Alberto Contador took control of the Spanish Vuelta after former leader Nairo Quintana crashed and lost valuable time during the 10th stage won by Tony Martin on Tuesday.
Quintana lost control during the time trial on a downhill curve, hitting a guard rail, and going head-over-heels onto the ground.
After he was assisted by Movistar staff, the Colombian got back on his bike and finished the stage. But he went from leading Contador by three seconds at the start of the day to trailing the Spaniard by 3 minutes, 25 seconds.
Quintana’s good health entering the Vuelta positioned him as the race favorite. Now his nasty spill has given that tag to a resurgent Contador.
”I was feeling great in the uphill, but at that point of the descent my bike simply did not brake enough,” Quintana said. ”Fortunately, I could avoid having a bigger crash and I did not hurt myself really badly.”
Quintana said he will likely have to settle for helping teammate Alejandro Valverde’s cause.
Contador leads Valverde by 27 seconds in the overall classification.
Chris Froome had a disappointing day, as the former Tour de France winner slipped to 1:18 behind Contador. Joaquim Rodriguez, known as a climber who struggles with time trials, fared better than expected and was 1:37 off the pace.
After a broken right shin forced him to withdraw from the Tour, Contador arrived at the Vuelta as a late entry and supposedly without thoughts of challenging for the win.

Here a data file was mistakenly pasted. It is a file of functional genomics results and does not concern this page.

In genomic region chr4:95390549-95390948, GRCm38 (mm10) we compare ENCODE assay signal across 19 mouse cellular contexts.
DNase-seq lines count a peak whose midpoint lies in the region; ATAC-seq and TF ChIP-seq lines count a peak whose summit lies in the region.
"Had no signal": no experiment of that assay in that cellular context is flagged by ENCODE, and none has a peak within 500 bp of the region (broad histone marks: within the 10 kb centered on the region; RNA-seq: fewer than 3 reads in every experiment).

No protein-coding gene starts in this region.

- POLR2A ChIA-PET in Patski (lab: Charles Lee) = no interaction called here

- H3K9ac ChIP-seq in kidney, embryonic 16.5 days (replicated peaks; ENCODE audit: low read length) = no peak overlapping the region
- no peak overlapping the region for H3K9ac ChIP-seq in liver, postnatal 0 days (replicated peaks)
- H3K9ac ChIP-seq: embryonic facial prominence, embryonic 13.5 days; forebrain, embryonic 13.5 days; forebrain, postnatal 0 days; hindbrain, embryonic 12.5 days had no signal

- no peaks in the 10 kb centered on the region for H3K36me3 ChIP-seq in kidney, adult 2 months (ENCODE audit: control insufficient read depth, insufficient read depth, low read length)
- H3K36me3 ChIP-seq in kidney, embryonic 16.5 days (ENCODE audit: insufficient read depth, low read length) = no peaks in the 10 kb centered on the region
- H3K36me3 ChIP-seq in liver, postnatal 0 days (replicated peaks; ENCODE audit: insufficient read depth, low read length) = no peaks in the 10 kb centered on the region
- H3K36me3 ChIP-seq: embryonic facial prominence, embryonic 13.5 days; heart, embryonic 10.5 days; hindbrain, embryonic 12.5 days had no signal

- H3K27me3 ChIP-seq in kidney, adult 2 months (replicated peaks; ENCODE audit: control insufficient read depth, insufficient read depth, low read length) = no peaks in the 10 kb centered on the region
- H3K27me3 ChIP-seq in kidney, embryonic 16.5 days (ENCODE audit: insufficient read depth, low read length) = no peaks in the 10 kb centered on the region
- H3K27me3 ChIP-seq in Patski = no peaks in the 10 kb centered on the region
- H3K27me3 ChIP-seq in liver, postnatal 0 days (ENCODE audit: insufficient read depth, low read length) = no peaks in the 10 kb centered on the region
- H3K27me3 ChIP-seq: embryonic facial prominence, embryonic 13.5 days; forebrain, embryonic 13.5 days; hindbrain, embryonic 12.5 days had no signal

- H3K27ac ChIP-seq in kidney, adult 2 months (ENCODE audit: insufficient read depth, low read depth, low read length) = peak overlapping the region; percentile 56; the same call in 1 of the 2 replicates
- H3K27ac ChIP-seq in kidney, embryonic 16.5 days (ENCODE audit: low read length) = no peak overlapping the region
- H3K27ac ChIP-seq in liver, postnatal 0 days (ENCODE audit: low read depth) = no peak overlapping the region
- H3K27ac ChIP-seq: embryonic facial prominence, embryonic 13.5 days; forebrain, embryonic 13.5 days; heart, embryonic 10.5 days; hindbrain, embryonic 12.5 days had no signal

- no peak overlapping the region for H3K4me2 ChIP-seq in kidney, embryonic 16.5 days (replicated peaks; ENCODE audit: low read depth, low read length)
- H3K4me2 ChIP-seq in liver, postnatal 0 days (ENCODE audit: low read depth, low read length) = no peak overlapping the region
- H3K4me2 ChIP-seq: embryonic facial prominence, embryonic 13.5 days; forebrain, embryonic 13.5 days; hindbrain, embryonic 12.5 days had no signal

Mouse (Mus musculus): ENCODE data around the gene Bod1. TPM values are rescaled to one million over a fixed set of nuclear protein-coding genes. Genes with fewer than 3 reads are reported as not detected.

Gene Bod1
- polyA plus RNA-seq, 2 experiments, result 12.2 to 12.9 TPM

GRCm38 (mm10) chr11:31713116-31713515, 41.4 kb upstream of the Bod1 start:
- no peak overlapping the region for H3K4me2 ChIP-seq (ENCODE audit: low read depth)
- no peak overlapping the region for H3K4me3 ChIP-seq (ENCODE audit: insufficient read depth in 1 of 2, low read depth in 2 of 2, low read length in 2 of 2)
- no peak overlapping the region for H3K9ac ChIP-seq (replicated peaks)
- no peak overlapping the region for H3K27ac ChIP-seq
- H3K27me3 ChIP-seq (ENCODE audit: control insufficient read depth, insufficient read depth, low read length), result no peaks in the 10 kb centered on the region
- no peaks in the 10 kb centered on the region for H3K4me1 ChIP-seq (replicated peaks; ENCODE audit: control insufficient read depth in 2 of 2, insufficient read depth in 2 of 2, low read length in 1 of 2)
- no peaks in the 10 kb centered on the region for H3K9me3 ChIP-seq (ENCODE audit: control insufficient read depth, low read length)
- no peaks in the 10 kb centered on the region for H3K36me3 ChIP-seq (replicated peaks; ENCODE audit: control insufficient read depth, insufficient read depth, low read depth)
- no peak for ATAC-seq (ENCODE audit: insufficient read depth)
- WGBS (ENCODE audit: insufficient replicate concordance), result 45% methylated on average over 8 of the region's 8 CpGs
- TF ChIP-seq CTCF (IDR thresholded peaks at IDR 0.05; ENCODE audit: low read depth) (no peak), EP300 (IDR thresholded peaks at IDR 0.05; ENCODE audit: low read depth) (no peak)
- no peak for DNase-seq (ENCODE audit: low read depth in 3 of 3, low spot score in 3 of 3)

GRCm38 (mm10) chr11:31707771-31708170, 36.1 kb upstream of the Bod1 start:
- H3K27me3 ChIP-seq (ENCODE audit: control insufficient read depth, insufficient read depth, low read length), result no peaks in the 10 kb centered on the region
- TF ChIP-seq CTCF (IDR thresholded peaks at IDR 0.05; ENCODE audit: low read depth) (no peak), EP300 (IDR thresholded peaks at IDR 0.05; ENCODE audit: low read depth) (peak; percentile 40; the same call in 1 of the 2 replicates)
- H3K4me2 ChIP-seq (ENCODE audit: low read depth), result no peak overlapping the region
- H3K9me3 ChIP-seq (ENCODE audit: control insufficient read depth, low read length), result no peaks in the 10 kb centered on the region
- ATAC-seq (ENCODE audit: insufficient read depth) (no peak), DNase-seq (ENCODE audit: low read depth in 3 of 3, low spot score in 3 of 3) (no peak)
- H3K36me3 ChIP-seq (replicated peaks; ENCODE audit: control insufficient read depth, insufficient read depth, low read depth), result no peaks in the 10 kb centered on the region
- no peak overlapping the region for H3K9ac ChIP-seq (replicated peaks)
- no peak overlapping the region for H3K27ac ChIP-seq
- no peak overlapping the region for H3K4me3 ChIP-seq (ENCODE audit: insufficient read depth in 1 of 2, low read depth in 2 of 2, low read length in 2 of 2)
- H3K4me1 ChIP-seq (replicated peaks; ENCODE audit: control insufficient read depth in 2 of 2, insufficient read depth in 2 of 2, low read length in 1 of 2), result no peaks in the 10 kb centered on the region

But the five-time grand tour winner was able to attack his rivals in the mountainous ninth stage and now, after a rest day, he has gone in front with Quintana likely out of contention, and Froome seemingly not fully fit after he too pulled out of the Tour due to injuries to his hands caused by falls.
”Nobody could have imagined that I would be wearing the red jersey today,” Contador said. ”The first seven days were really hard, but I pushed myself to stay with the others and to be in a good position. (But) it’s a shame that Quintana fell.”
The Tinkoff-Saxo rider said his tender leg wasn’t bothering him during the race, but that he sometimes still noticed it while sleeping.
Martin, riding for Omega Pharma-Quickstep, cruised through the 37-kilometer (23-mile) course starting inside the grounds of the monastery of Santa Maria de Veruela and finishing in the town of Borja in eastern Spain.
Rigoberto Uran was the second fastest at 15 seconds behind, followed by Fabian Cancellara at 18 behind and Contador at 39 behind.
Martin said the win was good preparation for the world championships this month in Ponferrada, Spain, where the German will look to add to his three time trial world titles.
Wednesday’s stage is a 95-mile ride starting in Pamplona and finishing in a category-one summit at Santuario de San Miguel de Aralar. The 21-stage race ends on Sept. 14 in Santiago de Compostela.